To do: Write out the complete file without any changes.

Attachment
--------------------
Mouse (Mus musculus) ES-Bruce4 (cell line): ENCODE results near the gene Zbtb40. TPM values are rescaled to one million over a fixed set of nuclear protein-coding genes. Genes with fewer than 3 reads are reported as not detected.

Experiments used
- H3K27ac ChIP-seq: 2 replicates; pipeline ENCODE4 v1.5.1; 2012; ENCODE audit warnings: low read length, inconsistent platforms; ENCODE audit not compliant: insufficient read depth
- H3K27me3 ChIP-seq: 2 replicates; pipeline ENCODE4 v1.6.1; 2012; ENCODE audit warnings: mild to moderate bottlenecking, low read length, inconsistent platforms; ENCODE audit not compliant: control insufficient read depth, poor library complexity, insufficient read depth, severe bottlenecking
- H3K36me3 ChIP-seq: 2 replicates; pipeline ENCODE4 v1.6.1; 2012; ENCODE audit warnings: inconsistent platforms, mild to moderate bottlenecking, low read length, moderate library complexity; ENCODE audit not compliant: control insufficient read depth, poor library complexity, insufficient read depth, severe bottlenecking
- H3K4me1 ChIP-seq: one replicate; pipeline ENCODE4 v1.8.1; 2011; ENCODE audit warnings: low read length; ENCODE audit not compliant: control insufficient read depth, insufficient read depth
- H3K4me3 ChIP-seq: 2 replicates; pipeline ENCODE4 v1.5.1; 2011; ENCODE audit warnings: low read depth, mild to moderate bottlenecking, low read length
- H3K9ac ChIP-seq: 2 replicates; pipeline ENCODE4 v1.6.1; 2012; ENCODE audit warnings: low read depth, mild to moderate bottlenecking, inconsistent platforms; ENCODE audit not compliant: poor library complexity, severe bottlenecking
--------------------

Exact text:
Mouse (Mus musculus) ES-Bruce4 (cell line): ENCODE results near the gene Zbtb40. TPM values are rescaled to one million over a fixed set of nuclear protein-coding genes. Genes with fewer than 3 reads are reported as not detected.

Experiments used
- H3K27ac ChIP-seq: 2 replicates; pipeline ENCODE4 v1.5.1; 2012; ENCODE audit warnings: low read length, inconsistent platforms; ENCODE audit not compliant: insufficient read depth
- H3K27me3 ChIP-seq: 2 replicates; pipeline ENCODE4 v1.6.1; 2012; ENCODE audit warnings: mild to moderate bottlenecking, low read length, inconsistent platforms; ENCODE audit not compliant: control insufficient read depth, poor library complexity, insufficient read depth, severe bottlenecking
- H3K36me3 ChIP-seq: 2 replicates; pipeline ENCODE4 v1.6.1; 2012; ENCODE audit warnings: inconsistent platforms, mild to moderate bottlenecking, low read length, moderate library complexity; ENCODE audit not compliant: control insufficient read depth, poor library complexity, insufficient read depth, severe bottlenecking
- H3K4me1 ChIP-seq: one replicate; pipeline ENCODE4 v1.8.1; 2011; ENCODE audit warnings: low read length; ENCODE audit not compliant: control insufficient read depth, insufficient read depth
- H3K4me3 ChIP-seq: 2 replicates; pipeline ENCODE4 v1.5.1; 2011; ENCODE audit warnings: low read depth, mild to moderate bottlenecking, low read length
- H3K9ac ChIP-seq: 2 replicates; pipeline ENCODE4 v1.6.1; 2012; ENCODE audit warnings: low read depth, mild to moderate bottlenecking, inconsistent platforms; ENCODE audit not compliant: poor library complexity, severe bottlenecking